Flitwick Moor

Flitwick Moor is the larger of the two moors on the trail, it is a wetland site with many varied habitats.  It has more fungi, mosses and insect species than much larger sites in East Anglia

Flitwick Moor

The Moor is a nationally important SSSI.  It is the largest semi-natural lowland wetland still remaining in this region with a range of swamp, mire with acid springs and wet woodland habitats. It is managed by the Wildlife Trust. In addition to its wildlife interest peat was extracted from the Moor (from Tudor times as fuel, more recently as a filter for coal gas) and there is still evidence of the metal trackways used to run wagons along.  The last person to work at peat digging died only recently.  The chalybeate springs provided a nationally famous mineral water in the 1880’s, described as "the most invigorating tonic in the world".

* A link to the Wildlife Trust website on Flitwick Moor


Relics from the Flitwick Water industry in discovered in Folly Wood, which is part of Flitwick Moor. Including the body of the boiler, loading stands and water tank.

The concrete block, which can still be found in the car park, was used to load peat from wagons to lorries before being taken to the station. Here is an image of a Hudson wagon & rails on the moor towards the end of peat extraction, and some of corroded wagon remains rescued from the fen.

Why Flitwick Moor is so important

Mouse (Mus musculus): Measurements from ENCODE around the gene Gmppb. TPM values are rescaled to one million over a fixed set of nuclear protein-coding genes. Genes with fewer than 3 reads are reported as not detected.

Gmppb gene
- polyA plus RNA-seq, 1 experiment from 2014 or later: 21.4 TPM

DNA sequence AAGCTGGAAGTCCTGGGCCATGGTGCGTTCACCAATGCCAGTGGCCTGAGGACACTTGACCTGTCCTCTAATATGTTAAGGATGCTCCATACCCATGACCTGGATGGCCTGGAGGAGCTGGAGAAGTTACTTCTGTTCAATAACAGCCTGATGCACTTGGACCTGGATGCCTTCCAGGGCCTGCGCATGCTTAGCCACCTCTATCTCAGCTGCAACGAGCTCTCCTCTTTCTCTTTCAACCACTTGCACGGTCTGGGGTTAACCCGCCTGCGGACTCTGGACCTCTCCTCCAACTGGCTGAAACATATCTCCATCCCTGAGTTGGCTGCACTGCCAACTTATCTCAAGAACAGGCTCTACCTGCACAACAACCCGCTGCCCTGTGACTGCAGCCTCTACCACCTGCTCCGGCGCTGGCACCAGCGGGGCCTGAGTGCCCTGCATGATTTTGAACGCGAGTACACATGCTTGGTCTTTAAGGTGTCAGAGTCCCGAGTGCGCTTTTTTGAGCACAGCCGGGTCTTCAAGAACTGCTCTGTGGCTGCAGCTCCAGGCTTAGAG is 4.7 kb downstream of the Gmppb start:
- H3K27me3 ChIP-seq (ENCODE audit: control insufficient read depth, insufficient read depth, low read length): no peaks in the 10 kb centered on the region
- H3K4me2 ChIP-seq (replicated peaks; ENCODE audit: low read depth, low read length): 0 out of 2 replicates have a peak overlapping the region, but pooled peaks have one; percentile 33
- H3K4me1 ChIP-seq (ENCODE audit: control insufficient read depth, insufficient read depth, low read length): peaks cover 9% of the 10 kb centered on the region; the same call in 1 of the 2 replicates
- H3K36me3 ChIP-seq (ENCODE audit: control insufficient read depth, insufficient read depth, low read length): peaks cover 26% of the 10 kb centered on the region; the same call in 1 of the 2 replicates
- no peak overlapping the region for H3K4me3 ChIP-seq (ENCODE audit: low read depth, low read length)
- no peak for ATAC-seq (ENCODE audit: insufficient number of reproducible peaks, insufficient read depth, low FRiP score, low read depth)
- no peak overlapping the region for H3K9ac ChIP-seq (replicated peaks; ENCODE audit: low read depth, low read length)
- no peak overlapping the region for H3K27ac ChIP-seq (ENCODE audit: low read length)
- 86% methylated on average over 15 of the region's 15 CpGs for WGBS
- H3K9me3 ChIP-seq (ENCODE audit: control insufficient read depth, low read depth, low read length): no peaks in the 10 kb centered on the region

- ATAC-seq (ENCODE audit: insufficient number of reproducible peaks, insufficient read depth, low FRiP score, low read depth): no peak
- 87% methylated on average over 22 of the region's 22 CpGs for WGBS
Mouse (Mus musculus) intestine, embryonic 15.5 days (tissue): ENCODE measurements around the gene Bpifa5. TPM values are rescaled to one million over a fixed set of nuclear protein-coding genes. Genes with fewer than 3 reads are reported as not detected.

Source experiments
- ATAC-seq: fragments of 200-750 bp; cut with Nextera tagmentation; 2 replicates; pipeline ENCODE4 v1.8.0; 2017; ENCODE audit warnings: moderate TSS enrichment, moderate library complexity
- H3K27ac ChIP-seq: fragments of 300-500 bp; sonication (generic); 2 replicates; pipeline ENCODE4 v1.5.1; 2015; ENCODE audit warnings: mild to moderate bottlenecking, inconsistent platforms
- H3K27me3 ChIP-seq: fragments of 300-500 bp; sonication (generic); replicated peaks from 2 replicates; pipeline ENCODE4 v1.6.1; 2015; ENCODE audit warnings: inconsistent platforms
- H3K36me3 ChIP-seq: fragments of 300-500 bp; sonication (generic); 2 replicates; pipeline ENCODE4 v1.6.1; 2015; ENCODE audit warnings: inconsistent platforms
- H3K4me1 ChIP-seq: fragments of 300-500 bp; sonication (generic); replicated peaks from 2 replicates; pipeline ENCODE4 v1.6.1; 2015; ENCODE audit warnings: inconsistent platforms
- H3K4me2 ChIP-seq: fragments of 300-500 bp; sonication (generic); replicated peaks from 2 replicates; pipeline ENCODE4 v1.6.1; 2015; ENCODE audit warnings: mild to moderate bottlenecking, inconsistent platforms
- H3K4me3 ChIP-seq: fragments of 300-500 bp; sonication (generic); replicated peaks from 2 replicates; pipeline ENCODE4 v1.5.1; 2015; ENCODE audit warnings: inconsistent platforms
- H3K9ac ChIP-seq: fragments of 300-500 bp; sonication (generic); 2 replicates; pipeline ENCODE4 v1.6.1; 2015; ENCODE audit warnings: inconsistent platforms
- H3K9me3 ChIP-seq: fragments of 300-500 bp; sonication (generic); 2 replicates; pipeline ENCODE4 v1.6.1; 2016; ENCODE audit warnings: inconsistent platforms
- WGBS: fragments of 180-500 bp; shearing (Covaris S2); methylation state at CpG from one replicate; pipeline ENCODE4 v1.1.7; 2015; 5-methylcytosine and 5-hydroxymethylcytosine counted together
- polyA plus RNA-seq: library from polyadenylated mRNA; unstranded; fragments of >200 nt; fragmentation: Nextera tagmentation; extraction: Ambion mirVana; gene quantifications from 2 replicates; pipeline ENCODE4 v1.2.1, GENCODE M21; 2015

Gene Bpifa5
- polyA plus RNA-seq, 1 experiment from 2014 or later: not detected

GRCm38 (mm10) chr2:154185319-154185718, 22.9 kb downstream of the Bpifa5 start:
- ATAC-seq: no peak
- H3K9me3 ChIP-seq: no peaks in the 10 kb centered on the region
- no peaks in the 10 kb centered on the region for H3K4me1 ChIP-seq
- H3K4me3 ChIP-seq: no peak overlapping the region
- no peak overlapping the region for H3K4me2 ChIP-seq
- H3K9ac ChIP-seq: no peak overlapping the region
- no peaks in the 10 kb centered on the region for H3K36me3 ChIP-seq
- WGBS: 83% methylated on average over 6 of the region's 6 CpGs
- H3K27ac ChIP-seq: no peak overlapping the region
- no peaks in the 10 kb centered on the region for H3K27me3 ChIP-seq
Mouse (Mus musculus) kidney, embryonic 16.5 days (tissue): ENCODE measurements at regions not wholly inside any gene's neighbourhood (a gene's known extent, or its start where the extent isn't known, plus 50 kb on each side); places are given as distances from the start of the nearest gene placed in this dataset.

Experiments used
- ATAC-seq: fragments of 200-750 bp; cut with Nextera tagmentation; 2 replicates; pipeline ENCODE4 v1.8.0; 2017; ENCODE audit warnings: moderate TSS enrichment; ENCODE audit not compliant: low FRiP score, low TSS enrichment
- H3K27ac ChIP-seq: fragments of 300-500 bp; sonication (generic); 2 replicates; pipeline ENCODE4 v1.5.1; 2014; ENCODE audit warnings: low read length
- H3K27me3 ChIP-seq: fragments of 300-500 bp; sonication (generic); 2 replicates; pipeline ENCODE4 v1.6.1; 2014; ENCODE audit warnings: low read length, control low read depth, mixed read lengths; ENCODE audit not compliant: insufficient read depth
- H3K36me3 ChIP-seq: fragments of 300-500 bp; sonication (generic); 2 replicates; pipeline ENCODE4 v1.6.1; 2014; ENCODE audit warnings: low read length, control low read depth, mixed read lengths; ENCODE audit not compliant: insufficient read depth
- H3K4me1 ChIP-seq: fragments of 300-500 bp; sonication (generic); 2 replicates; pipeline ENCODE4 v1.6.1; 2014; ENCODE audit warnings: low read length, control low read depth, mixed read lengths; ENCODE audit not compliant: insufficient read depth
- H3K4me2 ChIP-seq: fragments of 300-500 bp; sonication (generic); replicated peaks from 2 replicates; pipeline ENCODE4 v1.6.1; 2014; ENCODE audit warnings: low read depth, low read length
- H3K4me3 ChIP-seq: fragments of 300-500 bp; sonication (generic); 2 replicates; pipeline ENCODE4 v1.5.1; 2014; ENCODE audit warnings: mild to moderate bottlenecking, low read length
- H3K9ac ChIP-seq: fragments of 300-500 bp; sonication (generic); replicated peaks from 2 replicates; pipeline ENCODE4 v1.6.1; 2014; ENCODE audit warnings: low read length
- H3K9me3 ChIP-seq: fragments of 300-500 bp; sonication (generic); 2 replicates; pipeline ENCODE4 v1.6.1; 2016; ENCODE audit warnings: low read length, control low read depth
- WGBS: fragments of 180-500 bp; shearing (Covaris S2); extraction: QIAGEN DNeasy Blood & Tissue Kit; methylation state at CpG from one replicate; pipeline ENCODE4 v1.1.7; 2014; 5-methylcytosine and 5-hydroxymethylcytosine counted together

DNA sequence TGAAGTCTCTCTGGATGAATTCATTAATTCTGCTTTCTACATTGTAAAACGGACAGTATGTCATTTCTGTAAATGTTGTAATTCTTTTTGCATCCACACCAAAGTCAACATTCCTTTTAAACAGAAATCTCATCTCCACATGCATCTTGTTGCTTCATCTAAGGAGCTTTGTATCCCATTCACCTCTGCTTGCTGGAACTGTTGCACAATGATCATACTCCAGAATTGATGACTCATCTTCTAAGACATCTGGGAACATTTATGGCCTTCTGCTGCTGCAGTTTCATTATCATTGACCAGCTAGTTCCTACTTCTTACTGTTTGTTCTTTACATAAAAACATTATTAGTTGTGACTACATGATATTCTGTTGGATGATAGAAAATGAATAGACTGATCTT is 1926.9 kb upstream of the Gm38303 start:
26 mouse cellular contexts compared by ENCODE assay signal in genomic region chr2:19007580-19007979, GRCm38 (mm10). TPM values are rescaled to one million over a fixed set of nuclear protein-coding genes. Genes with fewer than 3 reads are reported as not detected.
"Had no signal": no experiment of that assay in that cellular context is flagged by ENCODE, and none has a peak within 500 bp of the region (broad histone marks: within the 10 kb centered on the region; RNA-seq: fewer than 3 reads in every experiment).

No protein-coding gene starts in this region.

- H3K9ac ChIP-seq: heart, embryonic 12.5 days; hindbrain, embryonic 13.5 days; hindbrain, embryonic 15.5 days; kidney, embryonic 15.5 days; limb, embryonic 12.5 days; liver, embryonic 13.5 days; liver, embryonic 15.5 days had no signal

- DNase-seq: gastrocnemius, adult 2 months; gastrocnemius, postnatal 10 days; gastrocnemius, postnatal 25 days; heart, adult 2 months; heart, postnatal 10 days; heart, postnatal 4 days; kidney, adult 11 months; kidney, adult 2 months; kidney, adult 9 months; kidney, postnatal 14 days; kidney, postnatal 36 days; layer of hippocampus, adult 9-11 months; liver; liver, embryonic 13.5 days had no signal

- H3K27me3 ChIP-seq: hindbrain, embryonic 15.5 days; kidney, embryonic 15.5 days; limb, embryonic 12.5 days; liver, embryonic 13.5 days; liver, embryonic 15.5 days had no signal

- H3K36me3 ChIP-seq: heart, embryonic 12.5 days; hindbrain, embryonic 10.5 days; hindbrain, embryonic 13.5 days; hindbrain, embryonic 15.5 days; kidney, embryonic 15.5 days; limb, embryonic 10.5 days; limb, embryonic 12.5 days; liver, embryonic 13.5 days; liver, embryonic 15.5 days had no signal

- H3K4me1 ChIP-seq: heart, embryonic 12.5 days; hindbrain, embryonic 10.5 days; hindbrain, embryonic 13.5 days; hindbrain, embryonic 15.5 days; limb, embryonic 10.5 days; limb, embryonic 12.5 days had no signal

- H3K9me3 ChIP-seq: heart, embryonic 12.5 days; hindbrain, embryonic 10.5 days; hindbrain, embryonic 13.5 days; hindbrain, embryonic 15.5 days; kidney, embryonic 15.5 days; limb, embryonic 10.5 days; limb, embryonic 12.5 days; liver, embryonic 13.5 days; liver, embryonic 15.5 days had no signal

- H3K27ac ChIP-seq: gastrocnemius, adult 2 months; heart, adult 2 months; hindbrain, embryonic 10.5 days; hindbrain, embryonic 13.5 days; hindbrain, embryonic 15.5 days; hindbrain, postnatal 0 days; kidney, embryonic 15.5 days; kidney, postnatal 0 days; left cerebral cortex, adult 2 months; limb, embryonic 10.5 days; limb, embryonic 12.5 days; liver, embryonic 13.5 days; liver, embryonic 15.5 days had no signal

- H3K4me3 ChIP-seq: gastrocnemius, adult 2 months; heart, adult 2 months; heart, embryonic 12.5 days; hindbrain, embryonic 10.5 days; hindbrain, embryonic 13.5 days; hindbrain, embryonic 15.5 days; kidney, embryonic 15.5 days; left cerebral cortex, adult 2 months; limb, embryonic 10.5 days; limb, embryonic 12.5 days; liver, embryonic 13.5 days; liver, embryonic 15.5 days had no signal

The varied habitats on the moor, with bog, fen & mire, as well as wet woodland and ancient meadows, mean there are more species of wildlife here than other much larger sites.  For example there are ten species of sphagnum moss and over 250 of other mosses.  The numbers of fungi species found exceed 600 – including laccaria pupuriobadia – the ‘Flitwick moor fungus’.

Flitwick Moor.1947

Flitwick Moor in the 1940-50s

Article: Flitwick Moor, a photograph taken in June 1947. Since peat-cutting ended here during the last war, the area has dried out and become overgrown with birches. The narrow-gauge railway (just visible in front of the fence on this photograph) was used to transport the peat and was taken up in 1968, soon after peat-cutting finally ended on the Moor.

(Photo: Harry Meyer)

Cotton Grass

If you are anywhere near a peat bog in spring, you will see what looks like tufts of cotton wool swaying in the wind.  This is cotton grass, or bog cotton, which isn't really a grass at all, but a type of sedge.  The "cotton" is made of long white hairs that help the seeds to disperse in the wind.

Cotton Grass is commonly seen on high upland moors, but is rare in south east England.  But it is also found on Flitwick Moor.

Cotton grass has been used in the past for making candle wicks, stuffing pillows and even dressing wounds.

Saxifraga granulata

Saxifraga granulata

This image of Saxifrage was taken just before the exit Maggot’s Moor area on the Two Moors Heritage Trail.

Images from Before the Wildlife Trust

Here are some images of Flitwick Moor from before the Wildlife Trust took it over.

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